Low Island are a hybrid, electronic force and their set sent attendees to paradise.



What can a band do to set themselves apart these days?

I’m really asking. We all know how saturated the music industry is these days and there is no shortage of modern bands that defiantly turn the nose to genre confinements. Low Island, however, spark some flames of fresh excitement in a listener. They are an undercover electric storm. Their sound combines penetrating electronic with the slickness of slap bass and the intensity of indie guitar. And before you can blink they’ve nailed a deeply touching emotional ballad.

Having only appeared to the world in the last few years; it’s a surprise just how established this quartet from Oxford feel when they step on stage. Carlos Posada, the band frontman, is dressed in something a very mature gentleman might wear but he somehow still manages to look charismatic in this pink, retro ensemble. The played in the basement venue of Broadcast, a trendy bar near Glasgow’s city centre. The space was intimate and the crowd was a bit bare highlighting Low Island muted rumble in Scotland. But I do not doubt that these guys have what a band’s needs to delight an entire audience at a sold out if they had more promotion up here.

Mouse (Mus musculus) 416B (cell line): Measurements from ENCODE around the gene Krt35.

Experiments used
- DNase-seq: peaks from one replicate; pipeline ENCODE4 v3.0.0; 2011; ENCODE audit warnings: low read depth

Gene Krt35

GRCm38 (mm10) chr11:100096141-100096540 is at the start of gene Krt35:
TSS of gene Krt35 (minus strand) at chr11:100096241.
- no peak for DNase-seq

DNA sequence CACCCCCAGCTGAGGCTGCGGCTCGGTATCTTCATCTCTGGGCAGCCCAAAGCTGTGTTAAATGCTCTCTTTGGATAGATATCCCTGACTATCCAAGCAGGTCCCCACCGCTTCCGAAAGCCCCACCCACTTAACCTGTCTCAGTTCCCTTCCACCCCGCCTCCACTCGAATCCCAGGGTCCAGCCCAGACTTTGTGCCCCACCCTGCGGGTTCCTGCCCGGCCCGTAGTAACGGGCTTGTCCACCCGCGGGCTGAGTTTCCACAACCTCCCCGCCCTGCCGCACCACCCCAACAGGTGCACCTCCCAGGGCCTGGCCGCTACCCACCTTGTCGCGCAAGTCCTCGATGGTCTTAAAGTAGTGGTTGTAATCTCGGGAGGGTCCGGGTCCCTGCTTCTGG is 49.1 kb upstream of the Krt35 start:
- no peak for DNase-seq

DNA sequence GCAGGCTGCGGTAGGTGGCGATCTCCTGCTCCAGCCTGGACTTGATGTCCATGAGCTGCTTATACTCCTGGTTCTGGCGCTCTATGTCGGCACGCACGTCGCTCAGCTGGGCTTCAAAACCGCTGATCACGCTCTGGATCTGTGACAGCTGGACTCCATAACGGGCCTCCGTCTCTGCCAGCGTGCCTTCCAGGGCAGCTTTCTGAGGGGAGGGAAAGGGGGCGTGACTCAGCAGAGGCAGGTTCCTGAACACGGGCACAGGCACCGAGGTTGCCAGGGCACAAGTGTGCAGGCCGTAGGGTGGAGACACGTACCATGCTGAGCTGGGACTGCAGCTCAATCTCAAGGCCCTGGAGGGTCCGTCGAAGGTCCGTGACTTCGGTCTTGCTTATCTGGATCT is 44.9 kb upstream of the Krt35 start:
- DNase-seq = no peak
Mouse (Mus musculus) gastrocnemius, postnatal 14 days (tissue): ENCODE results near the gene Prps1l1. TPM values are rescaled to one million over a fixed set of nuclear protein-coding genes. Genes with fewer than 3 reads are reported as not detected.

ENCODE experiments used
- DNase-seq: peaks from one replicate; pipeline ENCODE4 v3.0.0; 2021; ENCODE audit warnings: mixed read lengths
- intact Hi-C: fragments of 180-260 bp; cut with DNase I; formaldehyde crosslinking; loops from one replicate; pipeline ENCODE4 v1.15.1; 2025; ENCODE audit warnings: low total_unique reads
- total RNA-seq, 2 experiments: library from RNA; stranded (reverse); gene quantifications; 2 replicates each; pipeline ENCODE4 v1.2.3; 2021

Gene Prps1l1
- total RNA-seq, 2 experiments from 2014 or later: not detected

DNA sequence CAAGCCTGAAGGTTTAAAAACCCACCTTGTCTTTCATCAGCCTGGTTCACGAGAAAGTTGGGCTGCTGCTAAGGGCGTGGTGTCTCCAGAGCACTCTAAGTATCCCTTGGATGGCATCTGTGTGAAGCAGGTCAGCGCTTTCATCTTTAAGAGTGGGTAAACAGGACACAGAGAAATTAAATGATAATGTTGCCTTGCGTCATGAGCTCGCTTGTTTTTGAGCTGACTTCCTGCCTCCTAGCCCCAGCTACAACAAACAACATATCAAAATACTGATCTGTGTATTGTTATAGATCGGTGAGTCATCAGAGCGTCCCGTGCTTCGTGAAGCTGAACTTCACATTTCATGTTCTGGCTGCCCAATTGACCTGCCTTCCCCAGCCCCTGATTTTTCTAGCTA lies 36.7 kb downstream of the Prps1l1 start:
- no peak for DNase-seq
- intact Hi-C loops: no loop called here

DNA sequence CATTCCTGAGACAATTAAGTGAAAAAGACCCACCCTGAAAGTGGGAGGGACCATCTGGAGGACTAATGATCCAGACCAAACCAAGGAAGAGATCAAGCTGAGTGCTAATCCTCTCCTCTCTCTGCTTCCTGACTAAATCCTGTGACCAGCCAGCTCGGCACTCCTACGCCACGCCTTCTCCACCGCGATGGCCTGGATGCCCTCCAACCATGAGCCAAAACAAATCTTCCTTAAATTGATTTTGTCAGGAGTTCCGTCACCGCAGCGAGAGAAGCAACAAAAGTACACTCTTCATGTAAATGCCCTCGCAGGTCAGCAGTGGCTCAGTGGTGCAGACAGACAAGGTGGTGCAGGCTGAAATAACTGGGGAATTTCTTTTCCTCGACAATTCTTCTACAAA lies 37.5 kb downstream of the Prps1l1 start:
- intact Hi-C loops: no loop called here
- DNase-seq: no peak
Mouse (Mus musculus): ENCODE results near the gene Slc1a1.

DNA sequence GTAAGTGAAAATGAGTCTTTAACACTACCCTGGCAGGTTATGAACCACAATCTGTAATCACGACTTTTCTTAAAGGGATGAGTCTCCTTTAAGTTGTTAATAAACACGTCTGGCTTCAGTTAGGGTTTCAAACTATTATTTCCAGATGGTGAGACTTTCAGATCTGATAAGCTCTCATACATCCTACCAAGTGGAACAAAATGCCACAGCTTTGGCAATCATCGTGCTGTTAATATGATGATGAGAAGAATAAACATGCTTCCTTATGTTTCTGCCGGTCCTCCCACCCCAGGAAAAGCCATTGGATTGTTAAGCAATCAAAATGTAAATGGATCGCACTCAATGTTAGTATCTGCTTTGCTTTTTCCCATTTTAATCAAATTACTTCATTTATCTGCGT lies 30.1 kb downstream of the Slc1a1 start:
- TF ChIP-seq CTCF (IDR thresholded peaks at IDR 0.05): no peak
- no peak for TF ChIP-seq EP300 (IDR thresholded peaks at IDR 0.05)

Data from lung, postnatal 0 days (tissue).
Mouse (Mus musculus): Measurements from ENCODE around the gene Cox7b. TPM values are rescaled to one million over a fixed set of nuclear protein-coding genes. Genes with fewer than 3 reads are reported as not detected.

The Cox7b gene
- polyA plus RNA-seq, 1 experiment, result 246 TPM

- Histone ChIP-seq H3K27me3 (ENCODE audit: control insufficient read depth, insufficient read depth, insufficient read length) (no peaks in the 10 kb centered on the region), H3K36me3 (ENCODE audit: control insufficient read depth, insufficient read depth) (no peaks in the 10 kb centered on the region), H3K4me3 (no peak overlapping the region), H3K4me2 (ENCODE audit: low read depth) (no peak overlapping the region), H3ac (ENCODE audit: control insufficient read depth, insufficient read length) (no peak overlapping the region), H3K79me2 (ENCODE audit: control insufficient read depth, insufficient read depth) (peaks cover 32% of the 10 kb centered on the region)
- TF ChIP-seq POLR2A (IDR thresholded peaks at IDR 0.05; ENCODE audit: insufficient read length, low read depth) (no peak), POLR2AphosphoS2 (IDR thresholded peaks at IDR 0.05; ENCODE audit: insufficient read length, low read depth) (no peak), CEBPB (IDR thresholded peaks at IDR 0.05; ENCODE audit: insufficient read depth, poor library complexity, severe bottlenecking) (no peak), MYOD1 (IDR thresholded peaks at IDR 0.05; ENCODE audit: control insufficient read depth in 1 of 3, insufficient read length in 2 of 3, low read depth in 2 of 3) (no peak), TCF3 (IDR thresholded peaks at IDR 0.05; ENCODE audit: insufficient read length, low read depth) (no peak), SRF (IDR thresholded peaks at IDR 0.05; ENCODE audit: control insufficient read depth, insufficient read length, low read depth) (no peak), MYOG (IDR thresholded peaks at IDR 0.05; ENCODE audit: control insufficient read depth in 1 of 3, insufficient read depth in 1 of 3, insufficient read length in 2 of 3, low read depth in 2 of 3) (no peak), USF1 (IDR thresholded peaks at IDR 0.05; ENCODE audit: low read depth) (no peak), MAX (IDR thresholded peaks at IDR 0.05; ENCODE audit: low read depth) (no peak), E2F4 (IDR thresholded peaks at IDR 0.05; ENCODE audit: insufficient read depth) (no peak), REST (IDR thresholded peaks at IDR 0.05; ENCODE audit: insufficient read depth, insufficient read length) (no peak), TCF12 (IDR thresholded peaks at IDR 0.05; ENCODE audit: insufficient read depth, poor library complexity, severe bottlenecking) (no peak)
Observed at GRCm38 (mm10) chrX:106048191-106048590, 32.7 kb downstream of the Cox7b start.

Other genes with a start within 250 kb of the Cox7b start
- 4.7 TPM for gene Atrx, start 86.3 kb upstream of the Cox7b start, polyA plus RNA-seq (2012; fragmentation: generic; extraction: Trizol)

In their opening tracks ‘We Drift Apart’ the audience get a starter of the night they are about to get lost in. This song is effortlessly cool, cold and empowering with its hard edge. During ‘Hot Air’ multi-instrumentalist Jamie Jay’s vocal fall a bit flat and slightly out of key; although every other vocal performance from Jay was absolutely stunning during the rest of the set.

‘That Kind of Love’ is hard, synth heavy track. It’s one that listener can easily become completely absorbed in. It transports the listener to place where they feel like a King or Queen. Posada throws himself into the performance of this track whole heartedly and with the amount of vigorous thrusting he did at his keys, I’ll be surprised if he does not find himself with a mini-keyboard before not too long.

In January of this year they released the single ‘In Personal.’ At Broadcast, Low Island’s performance of it was elevating. The track has an incredibly classic sound to its vocals but, alongside some jumpy electronic layering, it becomes futuristic throwback to the past. Jacob Lively’s performance is sublime the whole night but particularly at this point. He looks so engrossed and in love with what he is doing.

Closing the night with the emotional ballad ‘Tomorrow’ was a brave choice. They risked a negative reaction to distinct drop in energy. But, in fact, it proved to be a superb decision as it brought the crowd softly back to reality. It was like waking up from a pleasant dream, with sun streaming in, and no rush to have to get up.

Low Island have musical talent in truckloads. They give the air of a band forming their own path on route to somewhere incredible. Personally, I could hear some of their most synth focused music being knocked up another notch with the addition of an alto or tenor saxophone. Regardless, I envision demand to see Low Island growing and growing. Seeing these more intimate sets is must for fans of incredibly dynamic, often electronic, music and, for god’s sake, starting following online.



The Modern Record